Let me repeat that:
The dominant posture among self-described Christians today toward culture is neither condemnation nor critique- neither is it imitation. It is simply consumption.
Take a look at the cultural artifacts you consumed this week. What did you watch, what did you read, and what did you post on social media? Here’s the clencher question: Are they any different than what the unregenerate watched, read, or posted?
And what I don’t mean is are they politically conservative things. What I do mean is, do they contain the same foul and coarse language, the same sexually explicit material, the same hedonistic views, and the same individualistic self-centered ideas that the non-Christian consumes without thought every day?
No, we must not just be consumers of the culture without thought or discernment. We must study to develop our skill of discernment, but we must also act within the culture to create something new in our culture. This is what we are called to do, to cultivate and create. To be active ambassadors, contributing to the culture in our representation of the One we serve.
To be ambassadors for Christ,
We need to use our discernment to condemn culture when appropriate and withdraw from Spiritually unhealthy activities; but not so far that we are completely separated from our neighbors. Ambassadors move into the country and represent their King.
As ambassadors, we need to critique culture and engage it as Paul did in Athens- he understood the culture there and used it to build a bridge to the gospel. But analysis must NOT lead to paralysis. We need to move beyond just engaging the culture.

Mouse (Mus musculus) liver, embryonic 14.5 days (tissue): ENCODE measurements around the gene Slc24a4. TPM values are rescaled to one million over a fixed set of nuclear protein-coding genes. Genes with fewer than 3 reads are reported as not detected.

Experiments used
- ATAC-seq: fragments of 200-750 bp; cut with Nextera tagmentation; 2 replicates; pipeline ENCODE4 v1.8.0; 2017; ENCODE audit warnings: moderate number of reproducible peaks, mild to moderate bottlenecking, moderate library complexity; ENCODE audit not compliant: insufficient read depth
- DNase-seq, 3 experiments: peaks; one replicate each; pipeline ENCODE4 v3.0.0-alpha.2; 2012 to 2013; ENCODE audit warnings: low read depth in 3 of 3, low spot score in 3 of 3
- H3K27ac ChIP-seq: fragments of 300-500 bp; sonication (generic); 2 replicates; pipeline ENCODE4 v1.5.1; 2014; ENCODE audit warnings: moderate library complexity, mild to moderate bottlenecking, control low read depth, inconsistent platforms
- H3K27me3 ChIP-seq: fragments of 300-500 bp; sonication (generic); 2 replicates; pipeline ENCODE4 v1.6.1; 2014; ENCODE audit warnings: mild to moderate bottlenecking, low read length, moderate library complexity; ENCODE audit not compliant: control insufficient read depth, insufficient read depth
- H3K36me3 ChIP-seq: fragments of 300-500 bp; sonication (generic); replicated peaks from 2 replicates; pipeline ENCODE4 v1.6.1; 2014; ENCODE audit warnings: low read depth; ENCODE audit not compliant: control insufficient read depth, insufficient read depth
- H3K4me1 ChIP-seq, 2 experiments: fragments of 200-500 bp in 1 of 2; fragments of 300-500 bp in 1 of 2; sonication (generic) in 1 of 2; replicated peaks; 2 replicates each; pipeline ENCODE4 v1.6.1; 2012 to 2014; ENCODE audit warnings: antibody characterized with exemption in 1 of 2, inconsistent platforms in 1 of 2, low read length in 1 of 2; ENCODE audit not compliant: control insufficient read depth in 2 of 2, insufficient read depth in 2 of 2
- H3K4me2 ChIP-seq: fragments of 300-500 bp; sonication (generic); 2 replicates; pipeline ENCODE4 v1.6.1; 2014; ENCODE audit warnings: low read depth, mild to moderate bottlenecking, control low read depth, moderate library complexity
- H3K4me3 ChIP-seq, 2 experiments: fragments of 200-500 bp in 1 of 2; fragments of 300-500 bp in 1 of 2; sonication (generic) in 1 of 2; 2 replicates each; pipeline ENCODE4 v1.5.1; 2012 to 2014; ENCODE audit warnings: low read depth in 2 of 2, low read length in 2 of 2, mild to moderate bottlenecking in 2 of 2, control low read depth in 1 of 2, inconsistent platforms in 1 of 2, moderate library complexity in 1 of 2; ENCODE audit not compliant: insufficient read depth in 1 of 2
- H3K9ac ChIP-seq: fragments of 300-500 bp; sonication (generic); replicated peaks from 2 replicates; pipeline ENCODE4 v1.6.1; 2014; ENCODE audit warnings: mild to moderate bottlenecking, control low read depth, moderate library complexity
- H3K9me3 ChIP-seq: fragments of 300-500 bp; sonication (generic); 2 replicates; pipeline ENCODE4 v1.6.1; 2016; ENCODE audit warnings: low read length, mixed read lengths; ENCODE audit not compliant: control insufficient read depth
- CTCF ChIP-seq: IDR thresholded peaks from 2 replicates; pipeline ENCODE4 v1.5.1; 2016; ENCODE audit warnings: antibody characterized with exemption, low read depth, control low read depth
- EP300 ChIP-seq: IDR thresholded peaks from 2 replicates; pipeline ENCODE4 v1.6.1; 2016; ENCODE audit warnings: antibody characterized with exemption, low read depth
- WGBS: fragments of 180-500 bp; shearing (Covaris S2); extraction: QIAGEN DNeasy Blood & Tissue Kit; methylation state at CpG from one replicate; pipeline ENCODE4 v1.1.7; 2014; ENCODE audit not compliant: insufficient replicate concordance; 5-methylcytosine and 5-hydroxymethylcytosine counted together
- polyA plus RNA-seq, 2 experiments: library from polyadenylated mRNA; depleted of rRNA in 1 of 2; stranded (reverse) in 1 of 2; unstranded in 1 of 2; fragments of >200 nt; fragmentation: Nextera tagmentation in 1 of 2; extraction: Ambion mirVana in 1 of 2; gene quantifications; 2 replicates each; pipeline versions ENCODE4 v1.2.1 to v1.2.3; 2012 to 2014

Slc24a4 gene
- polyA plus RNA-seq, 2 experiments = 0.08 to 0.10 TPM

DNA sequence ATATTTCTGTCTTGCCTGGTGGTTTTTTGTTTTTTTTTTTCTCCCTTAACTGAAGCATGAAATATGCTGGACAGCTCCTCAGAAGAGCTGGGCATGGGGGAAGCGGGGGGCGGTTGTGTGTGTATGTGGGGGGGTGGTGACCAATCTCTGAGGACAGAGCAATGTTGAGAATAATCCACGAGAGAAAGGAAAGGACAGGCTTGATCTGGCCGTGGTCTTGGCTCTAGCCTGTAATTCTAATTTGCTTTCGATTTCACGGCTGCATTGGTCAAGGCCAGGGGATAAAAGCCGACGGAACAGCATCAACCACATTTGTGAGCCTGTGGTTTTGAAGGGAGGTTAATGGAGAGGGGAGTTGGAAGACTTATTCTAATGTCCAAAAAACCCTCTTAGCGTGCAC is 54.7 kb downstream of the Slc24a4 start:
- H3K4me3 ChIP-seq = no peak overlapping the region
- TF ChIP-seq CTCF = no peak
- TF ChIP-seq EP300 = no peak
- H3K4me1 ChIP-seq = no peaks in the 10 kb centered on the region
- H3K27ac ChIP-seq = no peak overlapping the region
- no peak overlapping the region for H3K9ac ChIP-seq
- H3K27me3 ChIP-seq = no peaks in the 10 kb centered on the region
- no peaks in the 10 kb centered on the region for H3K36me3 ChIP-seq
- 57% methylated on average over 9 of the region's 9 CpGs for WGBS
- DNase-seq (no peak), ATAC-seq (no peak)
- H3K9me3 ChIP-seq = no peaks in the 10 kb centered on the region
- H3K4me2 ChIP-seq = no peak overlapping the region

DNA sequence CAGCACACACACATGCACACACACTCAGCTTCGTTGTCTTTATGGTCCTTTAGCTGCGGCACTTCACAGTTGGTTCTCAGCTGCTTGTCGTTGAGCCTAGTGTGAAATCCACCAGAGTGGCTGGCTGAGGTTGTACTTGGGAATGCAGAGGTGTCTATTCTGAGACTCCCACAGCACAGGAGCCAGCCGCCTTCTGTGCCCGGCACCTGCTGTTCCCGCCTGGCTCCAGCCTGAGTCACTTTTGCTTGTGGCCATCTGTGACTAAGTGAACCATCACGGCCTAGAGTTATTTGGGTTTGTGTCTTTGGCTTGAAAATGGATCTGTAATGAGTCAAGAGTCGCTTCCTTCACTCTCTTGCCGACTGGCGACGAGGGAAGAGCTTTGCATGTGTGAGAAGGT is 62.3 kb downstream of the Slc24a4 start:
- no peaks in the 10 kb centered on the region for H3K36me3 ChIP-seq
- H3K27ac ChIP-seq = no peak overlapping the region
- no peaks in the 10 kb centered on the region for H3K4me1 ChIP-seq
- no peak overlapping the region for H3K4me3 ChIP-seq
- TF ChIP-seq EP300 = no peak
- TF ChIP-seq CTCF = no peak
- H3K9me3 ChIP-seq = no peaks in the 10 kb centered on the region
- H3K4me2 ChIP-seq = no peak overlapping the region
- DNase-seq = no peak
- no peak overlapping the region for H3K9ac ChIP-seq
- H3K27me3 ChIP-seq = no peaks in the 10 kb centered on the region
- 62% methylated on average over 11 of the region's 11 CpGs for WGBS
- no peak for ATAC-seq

We can even copy the culture to get the message across in a way that the message will be heard, borrowing from what is good and abandoning the rest. But we must not become culture consumers without discernment.
“Consumption, as a posture, is capitulations: letting the culture set the terms, assuming that the culture knows best and that even our deepest longings (for beauty, truth, love) and fears (of loneliness, loss, death) have some solution that fits comfortably within our culture’s horizons, if only we can afford to purchase it”— Andy Crouch
How do we impact the culture?
After studying the Word of God, we do what Ezra did: we obey and do what it says. Jesus summed it up in this way: Love God with all your heart, mind, and strength. And love your neighbor as yourself. Love in this context is self-sacrifice. We must go into the culture, and in this way love others by doing for others what no one expects you to do for them. It is in this way that we create a new culture, one built on a mind for truth and a heart for God.
To Love God and Neighbor, to Make Disciples of all Nations, we must do as Jesus did: Dwell among the people and through our creative efforts– point them what is true, good, and beautiful… point them to the One who is the way, the truth, and the life.